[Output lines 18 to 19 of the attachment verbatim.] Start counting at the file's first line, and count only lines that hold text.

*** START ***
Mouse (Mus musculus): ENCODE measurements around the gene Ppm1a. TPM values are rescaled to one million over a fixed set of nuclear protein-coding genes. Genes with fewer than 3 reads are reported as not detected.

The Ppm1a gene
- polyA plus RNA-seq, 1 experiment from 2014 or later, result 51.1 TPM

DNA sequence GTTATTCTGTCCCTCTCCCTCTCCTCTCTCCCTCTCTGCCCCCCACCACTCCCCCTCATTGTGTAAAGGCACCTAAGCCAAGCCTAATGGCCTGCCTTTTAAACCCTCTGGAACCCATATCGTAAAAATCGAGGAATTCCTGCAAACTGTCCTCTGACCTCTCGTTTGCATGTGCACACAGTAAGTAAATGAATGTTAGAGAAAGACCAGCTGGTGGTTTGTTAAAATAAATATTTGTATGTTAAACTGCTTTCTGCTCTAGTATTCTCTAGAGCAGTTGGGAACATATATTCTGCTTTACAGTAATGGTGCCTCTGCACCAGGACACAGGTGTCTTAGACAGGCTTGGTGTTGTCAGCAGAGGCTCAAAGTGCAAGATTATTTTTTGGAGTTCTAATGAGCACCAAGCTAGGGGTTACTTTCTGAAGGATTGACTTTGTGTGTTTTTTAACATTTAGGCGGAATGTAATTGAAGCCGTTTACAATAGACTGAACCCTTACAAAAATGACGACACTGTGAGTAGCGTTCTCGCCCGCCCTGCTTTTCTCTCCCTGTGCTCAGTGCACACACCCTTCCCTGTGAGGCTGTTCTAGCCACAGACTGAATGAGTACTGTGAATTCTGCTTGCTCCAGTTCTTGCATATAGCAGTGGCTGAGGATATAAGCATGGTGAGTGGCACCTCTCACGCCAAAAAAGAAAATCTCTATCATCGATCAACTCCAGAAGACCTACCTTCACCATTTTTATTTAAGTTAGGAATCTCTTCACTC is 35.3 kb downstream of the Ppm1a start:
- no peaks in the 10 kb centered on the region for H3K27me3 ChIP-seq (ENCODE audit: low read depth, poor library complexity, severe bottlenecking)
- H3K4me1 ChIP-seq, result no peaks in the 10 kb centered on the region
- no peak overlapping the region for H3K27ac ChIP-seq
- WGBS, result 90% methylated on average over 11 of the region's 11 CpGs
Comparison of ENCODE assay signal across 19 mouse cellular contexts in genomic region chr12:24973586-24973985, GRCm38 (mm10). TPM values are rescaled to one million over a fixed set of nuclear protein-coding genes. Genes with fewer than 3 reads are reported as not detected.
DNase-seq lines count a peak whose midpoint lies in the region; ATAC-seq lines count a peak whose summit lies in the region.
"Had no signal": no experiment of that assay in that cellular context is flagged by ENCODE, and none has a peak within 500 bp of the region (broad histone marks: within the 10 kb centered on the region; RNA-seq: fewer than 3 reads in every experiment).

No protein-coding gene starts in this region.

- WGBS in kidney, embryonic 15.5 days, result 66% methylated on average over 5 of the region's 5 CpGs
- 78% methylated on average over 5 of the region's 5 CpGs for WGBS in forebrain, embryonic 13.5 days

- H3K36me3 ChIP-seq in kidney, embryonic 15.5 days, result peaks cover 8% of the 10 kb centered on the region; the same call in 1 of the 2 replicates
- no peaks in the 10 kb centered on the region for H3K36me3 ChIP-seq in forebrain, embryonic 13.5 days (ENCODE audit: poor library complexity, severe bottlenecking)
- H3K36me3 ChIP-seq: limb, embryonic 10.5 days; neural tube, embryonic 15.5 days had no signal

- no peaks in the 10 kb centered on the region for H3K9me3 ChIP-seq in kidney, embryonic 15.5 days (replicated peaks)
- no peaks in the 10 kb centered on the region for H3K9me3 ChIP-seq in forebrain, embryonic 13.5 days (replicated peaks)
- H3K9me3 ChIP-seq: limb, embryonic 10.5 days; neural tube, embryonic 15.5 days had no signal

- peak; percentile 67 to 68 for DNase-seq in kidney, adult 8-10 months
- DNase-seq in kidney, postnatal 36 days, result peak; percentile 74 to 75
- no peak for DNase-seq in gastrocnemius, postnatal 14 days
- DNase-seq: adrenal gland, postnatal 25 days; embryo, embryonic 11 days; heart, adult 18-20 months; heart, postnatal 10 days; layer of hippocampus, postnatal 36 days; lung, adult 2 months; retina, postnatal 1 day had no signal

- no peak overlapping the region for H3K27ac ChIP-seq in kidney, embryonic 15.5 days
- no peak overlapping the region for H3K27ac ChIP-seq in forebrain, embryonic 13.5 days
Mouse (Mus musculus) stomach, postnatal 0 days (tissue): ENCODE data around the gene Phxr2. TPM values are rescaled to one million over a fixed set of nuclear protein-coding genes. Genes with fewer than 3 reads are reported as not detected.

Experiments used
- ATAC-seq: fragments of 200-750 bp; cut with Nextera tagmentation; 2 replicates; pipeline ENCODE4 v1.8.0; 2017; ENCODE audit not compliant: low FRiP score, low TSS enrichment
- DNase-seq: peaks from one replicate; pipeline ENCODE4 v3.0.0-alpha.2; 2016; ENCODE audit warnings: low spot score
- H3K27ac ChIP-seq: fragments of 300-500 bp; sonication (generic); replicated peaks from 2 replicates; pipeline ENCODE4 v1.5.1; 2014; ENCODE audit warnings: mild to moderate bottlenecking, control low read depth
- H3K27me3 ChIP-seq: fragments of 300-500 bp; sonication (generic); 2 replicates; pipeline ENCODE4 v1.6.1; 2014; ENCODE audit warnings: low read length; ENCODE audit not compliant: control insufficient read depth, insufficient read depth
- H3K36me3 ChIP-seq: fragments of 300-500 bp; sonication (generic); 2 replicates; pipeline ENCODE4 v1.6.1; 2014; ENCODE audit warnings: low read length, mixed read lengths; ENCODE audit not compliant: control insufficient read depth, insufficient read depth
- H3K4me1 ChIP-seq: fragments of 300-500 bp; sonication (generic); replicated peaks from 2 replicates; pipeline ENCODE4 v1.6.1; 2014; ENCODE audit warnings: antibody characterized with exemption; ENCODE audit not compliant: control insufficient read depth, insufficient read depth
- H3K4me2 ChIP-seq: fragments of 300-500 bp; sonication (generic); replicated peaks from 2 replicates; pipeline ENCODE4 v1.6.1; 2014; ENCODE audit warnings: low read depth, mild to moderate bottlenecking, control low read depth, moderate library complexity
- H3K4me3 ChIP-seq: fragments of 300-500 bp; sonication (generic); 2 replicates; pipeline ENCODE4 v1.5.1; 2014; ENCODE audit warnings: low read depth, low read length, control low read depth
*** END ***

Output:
- no peaks in the 10 kb centered on the region for H3K9me3 ChIP-seq in kidney, embryonic 15.5 days (replicated peaks)
- no peaks in the 10 kb centered on the region for H3K9me3 ChIP-seq in forebrain, embryonic 13.5 days (replicated peaks)